A probate referee does a valuation of the estate to determine the date of death value of the real and personal property assets. The fair market value does not include mortgages or debts against the property. For example, a $500,000 home with a mortgage of $499,000 is still valued at $500,000 for purposes of the probate attorney and executor fees.

What Court Costs will there be?

In addition to the statutory fees for attorneys, there are costs for appraisal fees, publication costs, court filing fees, and miscellaneous fees charged by the county. A typical estate may incur $1,000 to $3,000 in court costs and other mandated fees.

Is Probate Public?

Yes, anyone can go to the courthouse and review your will and the entire court file. This court file becomes a public record when it is filed with the California Probate Court, including the value of the assets and estate inventory. This includes an itemized list of assets, liabilities, income and expenses of the estate, as well as the names and addresses of the estate beneficiaries.

Are there any Advantages to going through a California Probate?

There aren't many, but here are a few:

(1) California Probate proceedings are controlled by a judge, who can resolve disputes between heirs;
(2) There is a process for creditors to submit their claims, which must be made within a four-month period, provided they have received proper notice of the probate; if they do not file within the specified time-period, their claim is barred forever. After probate, the beneficiaries can have peace of mind knowing the assets they received are free from any future claims or actions.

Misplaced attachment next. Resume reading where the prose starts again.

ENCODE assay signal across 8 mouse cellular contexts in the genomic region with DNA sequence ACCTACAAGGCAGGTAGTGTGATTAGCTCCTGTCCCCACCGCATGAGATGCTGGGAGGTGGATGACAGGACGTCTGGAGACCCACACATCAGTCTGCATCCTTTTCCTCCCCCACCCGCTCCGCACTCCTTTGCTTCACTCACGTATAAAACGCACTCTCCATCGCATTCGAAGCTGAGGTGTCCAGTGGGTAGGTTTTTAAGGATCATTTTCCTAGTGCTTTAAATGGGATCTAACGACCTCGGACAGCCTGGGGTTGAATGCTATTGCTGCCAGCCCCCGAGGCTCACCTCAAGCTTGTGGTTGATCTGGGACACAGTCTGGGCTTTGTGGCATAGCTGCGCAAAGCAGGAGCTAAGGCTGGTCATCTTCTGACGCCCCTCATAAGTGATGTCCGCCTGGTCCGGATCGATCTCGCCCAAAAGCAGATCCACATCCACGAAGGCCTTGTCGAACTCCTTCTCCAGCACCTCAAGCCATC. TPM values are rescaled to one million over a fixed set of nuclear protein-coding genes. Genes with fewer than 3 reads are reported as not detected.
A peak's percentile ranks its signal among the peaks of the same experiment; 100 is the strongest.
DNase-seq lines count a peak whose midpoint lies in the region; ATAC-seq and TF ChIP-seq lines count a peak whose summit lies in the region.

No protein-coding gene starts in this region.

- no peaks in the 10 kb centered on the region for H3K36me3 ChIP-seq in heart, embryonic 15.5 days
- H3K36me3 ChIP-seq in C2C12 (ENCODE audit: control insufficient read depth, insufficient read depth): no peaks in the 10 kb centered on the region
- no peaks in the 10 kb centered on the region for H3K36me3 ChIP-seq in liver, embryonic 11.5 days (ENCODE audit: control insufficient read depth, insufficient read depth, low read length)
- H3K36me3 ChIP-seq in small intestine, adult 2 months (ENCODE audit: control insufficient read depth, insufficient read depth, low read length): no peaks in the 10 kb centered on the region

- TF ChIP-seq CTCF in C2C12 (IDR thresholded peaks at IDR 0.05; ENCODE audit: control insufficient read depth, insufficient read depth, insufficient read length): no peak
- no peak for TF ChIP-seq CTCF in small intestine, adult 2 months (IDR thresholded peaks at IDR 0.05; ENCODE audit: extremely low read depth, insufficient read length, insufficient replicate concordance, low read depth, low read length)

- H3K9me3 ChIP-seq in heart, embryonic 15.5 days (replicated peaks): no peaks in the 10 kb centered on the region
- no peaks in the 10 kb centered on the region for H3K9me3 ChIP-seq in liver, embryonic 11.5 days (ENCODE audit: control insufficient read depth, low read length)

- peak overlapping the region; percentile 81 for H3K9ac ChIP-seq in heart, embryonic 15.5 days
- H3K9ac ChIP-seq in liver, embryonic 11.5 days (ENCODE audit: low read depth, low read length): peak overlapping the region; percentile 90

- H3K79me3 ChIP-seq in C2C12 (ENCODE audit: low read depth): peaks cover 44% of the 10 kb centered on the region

(3) The probate executor is typically required to submit an accounting and report of their activities to ensure California probate duties are being carried out.
(4) In probate, all costs and fees are paid after death out of the estate before anything is transferred to the heirs.

Alternatives to Probate in California

In California, there are alternatives to the full, formal probate. Some of these are:

• If the surviving spouse or registered domestic partner is the sole heir to all or part of the decedent’s estate, they may file a special petition to avoid a formal probate. This method is faster and less expensive than a formal probate.
• If the total gross value of a deceased person’s personal property does not exceed $100,000, an affidavit procedure may be used on behalf of the beneficiaries to avoid a “full” probate.
• If the gross value of a decedent’s real property does not exceed $20,000, an affidavit procedure can be used on behalf of the beneficiaries to avoid a “full” probate.

Want to learn more about the California probate process?

See our Frequently Asked Questions for even more answers.

Request our “Executor and Trustee Protection Guide” here;

Request an individualized Case Review here or contact us at 949.260.1400.